This Friday I’m taking a week off from analyzing the state of female playwrights to highlight another equality issue close to my heart. On Monday, Governor Martin O’Malley introduced legislation to legalize marriage equality in Maryland, where my wife and I live. Many of us in the community thought a similar bill would pass last year, and I can say for myself that I didn’t do nearly as much as I could have to support the effort. I’m not making that mistake again. I’m going to do phone banking, show up for hearings and lobby day (February 13) in Annapolis, and help with fundraising for the Marylanders for Marriage Equality coalition. This Wednesday I had the opportunity to do just that, in my first experience speaking at a fundraiser, along with my wife, Candace. She talked about coming out at a time when she never thought marriage would be a possibility, as well as explaining generally why marriage equality is important. And what did I say? Well, I’m glad you asked…
My Fundraising Speech
I’m a little new to all of this – I don’t have as much experience giving speeches as my wife does. But as a playwright, I do know the power of telling our stories. So I’d like to share our story. Or my version, anyway.
Candace and I met seven and a half years ago, playing rugby for the Washington Furies. I know what you’re thinking! And as Candace likes to say, there’s a little bit of truth in every stereotype. But it did take me a little while to figure out that the giddiness I felt every time I went to practice wasn’t just because I loved playing rugby – it was also about getting to spend time with a very special teammate. Fortunately, we both eventually acknowledged our feelings and started dating.
Well, anyone who’s fallen in love can imagine what the next couple years were like. Then, on the third anniversary of our first date, Candace took me out to a wonderful dinner at Two Quail in Capitol Hill, and proposed. Of course I said, “Yes!”
I called my parents that night to tell them, but unbeknownst to me, Candace had already asked for their blessing, which they had lovingly given. So we started planning our wedding – but the question was, Where? This was when DC was still debating marriage equality, and we decided we couldn’t wait for them to make up their minds.
It was important for us to go somewhere to get legally married – well, for lots of reasons. But first of all, why not? Seriously. I had grown up always expecting to get married someday. When I figured out that I would be marrying a woman, that didn’t change anything in my mind. I was still the same person, so why should other people, or out-of-date laws, treat me differently, just because of who I fell in love with?
On the practical side, my dad’s an estate planning lawyer, so I’ve always known the importance of wills, powers of attorney, and legal protection of all kinds. Especially when Candace and I bring children into this world.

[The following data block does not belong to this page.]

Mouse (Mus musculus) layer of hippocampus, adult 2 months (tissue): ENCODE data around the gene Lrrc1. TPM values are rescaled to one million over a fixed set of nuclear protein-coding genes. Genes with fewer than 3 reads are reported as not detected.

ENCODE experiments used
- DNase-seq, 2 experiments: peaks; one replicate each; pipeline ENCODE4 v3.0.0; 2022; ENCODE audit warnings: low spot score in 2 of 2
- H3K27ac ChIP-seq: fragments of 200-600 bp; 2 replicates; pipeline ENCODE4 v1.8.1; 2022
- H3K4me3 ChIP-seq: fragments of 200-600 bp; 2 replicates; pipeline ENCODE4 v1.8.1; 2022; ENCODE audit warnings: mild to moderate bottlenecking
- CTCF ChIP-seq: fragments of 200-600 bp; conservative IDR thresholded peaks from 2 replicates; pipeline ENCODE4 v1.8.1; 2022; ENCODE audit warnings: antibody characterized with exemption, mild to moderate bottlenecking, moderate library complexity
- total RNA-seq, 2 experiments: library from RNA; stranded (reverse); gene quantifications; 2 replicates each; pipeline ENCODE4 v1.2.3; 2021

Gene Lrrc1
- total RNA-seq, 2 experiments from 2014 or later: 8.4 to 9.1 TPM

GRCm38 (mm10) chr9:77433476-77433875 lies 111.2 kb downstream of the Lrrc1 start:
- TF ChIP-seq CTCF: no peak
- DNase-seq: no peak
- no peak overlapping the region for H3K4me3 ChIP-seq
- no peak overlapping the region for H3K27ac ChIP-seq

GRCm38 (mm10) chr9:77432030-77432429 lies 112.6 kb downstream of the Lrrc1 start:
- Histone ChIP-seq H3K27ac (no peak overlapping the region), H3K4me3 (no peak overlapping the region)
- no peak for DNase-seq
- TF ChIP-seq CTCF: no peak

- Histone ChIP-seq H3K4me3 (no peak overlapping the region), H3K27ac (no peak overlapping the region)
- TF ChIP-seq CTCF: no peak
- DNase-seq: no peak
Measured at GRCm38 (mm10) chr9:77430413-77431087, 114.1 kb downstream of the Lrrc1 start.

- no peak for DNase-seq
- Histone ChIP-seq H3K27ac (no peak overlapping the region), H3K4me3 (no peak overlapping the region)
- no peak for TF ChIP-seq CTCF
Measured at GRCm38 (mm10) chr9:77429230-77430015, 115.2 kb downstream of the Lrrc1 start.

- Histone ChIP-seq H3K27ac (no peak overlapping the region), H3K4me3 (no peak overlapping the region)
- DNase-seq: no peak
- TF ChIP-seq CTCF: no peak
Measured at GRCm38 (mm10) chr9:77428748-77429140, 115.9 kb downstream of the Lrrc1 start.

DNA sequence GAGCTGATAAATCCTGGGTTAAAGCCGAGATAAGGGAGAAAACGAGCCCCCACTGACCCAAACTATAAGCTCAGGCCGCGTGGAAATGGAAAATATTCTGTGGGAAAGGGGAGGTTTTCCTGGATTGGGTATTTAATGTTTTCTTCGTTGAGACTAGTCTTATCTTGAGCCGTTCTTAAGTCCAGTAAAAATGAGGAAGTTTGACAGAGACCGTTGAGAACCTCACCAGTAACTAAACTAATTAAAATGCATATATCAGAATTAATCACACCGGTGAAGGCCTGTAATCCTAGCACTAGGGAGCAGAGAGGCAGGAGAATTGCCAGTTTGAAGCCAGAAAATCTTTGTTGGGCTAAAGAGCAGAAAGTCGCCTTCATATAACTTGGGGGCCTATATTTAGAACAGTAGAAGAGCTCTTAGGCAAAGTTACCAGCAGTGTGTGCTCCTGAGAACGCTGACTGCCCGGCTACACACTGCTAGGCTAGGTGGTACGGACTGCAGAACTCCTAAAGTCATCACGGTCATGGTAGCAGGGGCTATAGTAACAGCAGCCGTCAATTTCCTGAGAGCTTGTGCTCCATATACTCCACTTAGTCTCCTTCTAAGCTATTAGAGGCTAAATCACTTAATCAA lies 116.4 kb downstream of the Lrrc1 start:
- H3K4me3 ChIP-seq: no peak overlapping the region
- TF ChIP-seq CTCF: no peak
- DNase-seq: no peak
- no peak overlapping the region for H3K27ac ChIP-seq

So, we decided on Boston for our legal wedding, while my aunt and uncle in Kentucky generously offered their back yard for a ceremony with family and friends. That day was truly special, to declare our commitment in front of our loved ones (including my grandparents from Kentucky), and feeling everyone’s amazing love and support.
But our legal ceremony in Boston was also special in its own way. We had three good friends in attendance. One of them acted as Justice of the Peace for the day, and married us in a park, with geese providing the music. After the ceremony, we rushed back to city hall before it closed and got everything signed and filed. We have a picture of the two of us holding our marriage certificate right after we got it – and we’re just beaming. But I also thought about the many people in this country, and this state, who would disapprove of the way we showed our love for each other that day – including members from both of our families, though they’re in the minority. Because of that, getting legally married felt like a bold act. It felt brave – and awesome – as if holding that certificate was telling the world, This is the woman I love, and now she is legally my wife. And no one can tell me otherwise, and they better not try to deny us any rights they’d bestow upon themselves.
I’m sharing all of this to illustrate why marriage equality matters to me personally, and to hopefully to inspire others to action. So, the pitch: if you live in Maryland, click on some of those links above and join me in the campaign. Share this post. Contact your legislators (especially if you live in Maryland, New Jersey, or Washington state) and talk to your friends. (Maine, North Carolina, and Minnesota will all have marriage-related questions on the ballot this fall). Help usher in the victory!